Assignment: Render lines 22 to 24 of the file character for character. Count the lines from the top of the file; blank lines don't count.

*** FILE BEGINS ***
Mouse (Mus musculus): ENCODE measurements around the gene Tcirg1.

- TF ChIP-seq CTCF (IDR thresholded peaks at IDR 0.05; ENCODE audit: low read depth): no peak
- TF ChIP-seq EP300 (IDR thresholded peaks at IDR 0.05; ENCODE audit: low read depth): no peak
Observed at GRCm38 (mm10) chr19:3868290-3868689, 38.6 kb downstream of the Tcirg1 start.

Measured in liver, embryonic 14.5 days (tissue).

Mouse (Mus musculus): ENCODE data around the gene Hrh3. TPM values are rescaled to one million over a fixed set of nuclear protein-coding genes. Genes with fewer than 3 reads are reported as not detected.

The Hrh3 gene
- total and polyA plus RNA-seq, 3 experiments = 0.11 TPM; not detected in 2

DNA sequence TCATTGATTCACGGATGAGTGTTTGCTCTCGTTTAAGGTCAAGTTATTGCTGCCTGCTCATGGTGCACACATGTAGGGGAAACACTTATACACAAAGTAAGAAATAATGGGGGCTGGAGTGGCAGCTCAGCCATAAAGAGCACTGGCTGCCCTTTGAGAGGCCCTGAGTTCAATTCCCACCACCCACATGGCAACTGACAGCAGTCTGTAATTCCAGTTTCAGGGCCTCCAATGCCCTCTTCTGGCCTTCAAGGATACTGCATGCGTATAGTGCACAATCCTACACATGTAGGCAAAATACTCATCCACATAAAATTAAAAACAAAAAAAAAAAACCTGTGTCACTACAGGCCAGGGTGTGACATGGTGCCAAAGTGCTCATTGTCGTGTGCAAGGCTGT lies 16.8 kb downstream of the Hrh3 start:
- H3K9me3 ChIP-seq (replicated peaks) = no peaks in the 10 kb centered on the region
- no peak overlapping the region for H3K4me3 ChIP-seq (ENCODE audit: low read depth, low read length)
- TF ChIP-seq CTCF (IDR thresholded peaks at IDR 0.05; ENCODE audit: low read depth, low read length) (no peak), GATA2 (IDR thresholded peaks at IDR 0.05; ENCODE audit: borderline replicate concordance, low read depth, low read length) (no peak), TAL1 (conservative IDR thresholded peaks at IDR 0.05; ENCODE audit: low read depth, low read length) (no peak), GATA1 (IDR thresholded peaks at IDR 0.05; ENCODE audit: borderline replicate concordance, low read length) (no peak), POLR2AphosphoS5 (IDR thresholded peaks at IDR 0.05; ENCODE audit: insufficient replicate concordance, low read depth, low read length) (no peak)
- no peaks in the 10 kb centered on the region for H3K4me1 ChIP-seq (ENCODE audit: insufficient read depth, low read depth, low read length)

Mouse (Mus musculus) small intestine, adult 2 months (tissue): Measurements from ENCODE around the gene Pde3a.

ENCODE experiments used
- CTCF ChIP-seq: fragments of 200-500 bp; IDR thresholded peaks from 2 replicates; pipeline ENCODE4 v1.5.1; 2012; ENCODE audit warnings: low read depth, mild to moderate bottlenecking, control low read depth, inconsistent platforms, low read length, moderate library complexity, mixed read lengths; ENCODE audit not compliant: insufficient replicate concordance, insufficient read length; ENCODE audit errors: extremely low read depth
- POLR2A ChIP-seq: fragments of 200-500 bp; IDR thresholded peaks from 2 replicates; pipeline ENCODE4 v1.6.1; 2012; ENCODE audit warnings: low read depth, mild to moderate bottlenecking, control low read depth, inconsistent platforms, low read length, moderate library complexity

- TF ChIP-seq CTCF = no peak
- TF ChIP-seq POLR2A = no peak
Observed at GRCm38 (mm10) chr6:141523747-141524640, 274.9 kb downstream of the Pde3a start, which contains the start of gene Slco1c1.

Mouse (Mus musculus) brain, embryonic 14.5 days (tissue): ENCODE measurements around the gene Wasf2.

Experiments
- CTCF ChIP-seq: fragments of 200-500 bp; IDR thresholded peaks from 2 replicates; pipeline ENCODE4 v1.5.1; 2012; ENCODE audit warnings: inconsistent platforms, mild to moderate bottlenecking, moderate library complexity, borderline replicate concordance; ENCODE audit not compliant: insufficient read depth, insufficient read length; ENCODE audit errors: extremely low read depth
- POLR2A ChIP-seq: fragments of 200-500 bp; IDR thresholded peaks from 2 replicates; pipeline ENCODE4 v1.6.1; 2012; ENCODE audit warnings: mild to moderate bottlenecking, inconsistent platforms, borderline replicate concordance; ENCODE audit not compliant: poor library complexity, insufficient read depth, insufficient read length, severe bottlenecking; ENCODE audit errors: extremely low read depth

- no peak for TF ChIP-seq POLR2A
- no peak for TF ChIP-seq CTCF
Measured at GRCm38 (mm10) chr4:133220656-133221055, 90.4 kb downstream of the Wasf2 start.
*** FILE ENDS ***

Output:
Experiments
- CTCF ChIP-seq: fragments of 200-500 bp; IDR thresholded peaks from 2 replicates; pipeline ENCODE4 v1.5.1; 2012; ENCODE audit warnings: inconsistent platforms, mild to moderate bottlenecking, moderate library complexity, borderline replicate concordance; ENCODE audit not compliant: insufficient read depth, insufficient read length; ENCODE audit errors: extremely low read depth
- POLR2A ChIP-seq: fragments of 200-500 bp; IDR thresholded peaks from 2 replicates; pipeline ENCODE4 v1.6.1; 2012; ENCODE audit warnings: mild to moderate bottlenecking, inconsistent platforms, borderline replicate concordance; ENCODE audit not compliant: poor library complexity, insufficient read depth, insufficient read length, severe bottlenecking; ENCODE audit errors: extremely low read depth